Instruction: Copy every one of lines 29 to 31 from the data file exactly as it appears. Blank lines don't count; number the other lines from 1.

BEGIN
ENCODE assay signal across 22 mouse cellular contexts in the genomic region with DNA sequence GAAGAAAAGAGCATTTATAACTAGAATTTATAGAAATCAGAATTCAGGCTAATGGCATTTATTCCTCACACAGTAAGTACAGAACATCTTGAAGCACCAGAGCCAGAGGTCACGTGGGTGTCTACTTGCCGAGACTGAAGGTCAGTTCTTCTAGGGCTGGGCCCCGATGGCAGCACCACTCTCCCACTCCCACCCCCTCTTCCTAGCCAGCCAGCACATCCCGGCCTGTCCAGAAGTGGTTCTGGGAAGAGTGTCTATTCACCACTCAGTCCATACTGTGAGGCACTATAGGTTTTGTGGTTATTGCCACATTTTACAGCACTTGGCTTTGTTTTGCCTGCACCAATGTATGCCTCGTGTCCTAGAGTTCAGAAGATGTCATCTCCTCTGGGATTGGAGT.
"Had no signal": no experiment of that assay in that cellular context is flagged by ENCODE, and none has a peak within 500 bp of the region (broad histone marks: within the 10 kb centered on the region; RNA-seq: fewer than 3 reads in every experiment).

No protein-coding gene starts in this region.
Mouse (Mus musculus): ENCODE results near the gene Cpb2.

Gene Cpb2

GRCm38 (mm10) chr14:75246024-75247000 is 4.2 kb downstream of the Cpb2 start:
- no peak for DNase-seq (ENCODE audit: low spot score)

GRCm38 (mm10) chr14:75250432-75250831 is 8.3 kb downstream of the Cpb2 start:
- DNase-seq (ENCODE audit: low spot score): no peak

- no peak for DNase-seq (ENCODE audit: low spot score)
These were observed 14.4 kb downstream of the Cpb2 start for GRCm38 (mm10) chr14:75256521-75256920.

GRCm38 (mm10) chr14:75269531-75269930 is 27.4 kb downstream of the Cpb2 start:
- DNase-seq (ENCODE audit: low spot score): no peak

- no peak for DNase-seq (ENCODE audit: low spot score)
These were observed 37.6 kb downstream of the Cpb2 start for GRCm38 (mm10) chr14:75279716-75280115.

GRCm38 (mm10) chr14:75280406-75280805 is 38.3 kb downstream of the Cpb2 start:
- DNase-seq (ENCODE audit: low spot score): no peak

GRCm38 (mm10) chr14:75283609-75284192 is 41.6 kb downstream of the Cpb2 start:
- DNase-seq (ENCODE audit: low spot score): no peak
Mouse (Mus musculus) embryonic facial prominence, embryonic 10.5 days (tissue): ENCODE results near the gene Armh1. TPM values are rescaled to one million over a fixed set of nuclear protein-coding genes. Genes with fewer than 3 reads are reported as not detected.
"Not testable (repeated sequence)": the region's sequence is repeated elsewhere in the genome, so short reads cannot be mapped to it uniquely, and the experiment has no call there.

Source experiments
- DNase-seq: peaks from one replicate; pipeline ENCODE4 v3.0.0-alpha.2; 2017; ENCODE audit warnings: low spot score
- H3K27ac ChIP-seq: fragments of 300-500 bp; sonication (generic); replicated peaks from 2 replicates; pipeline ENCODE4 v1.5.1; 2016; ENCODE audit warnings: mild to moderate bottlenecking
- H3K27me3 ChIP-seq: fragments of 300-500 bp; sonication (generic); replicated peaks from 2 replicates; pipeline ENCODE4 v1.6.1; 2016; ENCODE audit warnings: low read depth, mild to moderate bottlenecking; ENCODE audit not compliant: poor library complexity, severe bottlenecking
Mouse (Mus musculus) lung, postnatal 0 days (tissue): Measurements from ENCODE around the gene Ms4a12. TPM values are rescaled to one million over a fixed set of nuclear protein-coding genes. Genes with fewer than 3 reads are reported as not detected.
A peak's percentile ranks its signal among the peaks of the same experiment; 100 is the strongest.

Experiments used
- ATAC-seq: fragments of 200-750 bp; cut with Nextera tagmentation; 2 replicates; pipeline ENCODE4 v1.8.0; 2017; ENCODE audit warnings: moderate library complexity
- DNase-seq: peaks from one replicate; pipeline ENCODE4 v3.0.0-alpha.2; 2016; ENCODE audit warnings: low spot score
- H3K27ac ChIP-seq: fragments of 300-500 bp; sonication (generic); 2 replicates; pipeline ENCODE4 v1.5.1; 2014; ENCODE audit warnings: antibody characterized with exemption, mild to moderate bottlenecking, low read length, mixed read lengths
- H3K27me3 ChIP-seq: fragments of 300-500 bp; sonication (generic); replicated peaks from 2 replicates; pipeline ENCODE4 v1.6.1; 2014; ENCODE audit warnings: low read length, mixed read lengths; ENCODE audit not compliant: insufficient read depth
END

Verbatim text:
- ATAC-seq: fragments of 200-750 bp; cut with Nextera tagmentation; 2 replicates; pipeline ENCODE4 v1.8.0; 2017; ENCODE audit warnings: moderate library complexity
- DNase-seq: peaks from one replicate; pipeline ENCODE4 v3.0.0-alpha.2; 2016; ENCODE audit warnings: low spot score
- H3K27ac ChIP-seq: fragments of 300-500 bp; sonication (generic); 2 replicates; pipeline ENCODE4 v1.5.1; 2014; ENCODE audit warnings: antibody characterized with exemption, mild to moderate bottlenecking, low read length, mixed read lengths